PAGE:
(Bloomberg) -- The top Democrats on two House committees are demanding answers from five data analytics companies involved with President Donald Trump’s campaign about their voter targeting and whether they were helped by a foreign entity or actor.
Representatives John Conyers of the Judiciary Committee and Elijah Cummings of the Oversight and Government Reform Committee said in letters to the companies Thursday that while it’s known that Russia interfered with the 2016 election by targeting voters online, that’s only part of the picture.
"An open question remains, however, as to how the targeting of these advertisements and news stories was directed from the ground," the two lawmakers wrote. "It appears that the Russians themselves did not know how to maximize the impact of the information they wanted to disseminate."
The letter added, "Experts have suggested this type of data manipulation could have been provided only by seasoned American political operatives with access to a sophisticated data analytics operation, as well as detailed and granular knowledge of American voter preferences."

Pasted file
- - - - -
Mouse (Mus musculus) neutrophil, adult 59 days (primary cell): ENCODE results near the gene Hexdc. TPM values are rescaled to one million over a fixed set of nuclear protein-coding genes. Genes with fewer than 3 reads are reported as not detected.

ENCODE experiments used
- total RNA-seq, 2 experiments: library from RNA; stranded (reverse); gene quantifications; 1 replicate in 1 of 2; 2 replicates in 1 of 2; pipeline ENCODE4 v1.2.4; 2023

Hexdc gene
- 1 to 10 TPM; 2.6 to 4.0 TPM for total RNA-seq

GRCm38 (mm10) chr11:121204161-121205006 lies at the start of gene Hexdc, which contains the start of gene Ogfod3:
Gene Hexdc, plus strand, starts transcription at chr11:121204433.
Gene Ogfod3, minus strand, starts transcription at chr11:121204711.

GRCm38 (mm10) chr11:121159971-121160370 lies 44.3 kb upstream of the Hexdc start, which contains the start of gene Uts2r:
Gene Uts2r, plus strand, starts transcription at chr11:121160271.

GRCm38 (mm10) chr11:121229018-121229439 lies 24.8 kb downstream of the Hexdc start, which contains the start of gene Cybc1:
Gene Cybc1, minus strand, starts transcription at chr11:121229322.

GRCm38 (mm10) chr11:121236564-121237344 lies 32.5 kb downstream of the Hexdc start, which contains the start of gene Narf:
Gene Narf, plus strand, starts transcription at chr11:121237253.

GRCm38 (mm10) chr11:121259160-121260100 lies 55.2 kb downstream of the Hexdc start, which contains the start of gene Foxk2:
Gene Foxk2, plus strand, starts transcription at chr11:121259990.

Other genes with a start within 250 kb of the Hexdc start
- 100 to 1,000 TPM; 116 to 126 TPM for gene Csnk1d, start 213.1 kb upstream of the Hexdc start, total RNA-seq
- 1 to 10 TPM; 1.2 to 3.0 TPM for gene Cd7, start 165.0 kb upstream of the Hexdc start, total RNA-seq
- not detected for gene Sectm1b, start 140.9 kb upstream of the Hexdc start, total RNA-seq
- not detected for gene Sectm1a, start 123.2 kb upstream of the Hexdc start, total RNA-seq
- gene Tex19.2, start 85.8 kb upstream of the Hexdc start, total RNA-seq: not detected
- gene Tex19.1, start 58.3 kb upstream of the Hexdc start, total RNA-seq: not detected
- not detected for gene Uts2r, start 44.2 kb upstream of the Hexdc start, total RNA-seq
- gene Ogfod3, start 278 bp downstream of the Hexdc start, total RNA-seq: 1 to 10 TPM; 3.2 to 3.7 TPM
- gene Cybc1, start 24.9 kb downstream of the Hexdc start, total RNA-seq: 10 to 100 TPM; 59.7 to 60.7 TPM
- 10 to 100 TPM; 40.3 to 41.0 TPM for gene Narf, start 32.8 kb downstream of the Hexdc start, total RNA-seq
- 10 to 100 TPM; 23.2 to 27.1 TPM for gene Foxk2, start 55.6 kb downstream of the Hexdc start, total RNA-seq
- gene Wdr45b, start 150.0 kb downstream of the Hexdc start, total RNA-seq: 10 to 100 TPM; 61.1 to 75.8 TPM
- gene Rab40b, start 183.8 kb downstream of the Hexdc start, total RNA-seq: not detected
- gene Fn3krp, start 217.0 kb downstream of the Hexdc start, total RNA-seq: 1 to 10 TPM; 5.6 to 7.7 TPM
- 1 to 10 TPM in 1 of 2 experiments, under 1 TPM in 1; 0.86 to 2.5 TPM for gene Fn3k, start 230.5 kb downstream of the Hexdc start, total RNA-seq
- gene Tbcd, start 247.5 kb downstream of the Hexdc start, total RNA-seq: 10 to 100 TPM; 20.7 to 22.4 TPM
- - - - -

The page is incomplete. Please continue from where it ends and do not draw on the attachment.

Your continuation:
The two Democrats asked for answers to a list of questions, including whether any of the companies coordinated or sought outside assistance for disseminating online media, "‘fake news’ or otherwise -- that you knew to have been generated outside of the United States?"
The companies were asked about the "overlap between voters targeted by the Russian government and voters you targeted on behalf of clients" during the campaign, and whether the companies’ information systems were ever compromised.
Wikileaks editor Julian Assange wrote on Twitter Wednesday that his group was approached before November 2016 by Cambridge Analytica, one of the data companies working for the Trump campaign, and that Wikileaks rejected the overture. He wrote that he wasn’t confirming the subject of the contact. The Daily Beast reported that Cambridge Analytica’s Alexander Nix had written in an email that he contacted Assange to seek help in obtaining Hillary Clinton’s deleted emails.
In addition to Nix, the letters were addressed to the Trump campaign’s top digital guru, Brad Parscale, web director of Giles-Parscale; Alex Lundry, chief data scientist of Deep Root Analytics; Michael Meyers, president of TargetPoint Consulting; and Matthew Lakin of the Data Trust. Parscale’s company is based in San Antonio while the others are in Washington or its suburbs.
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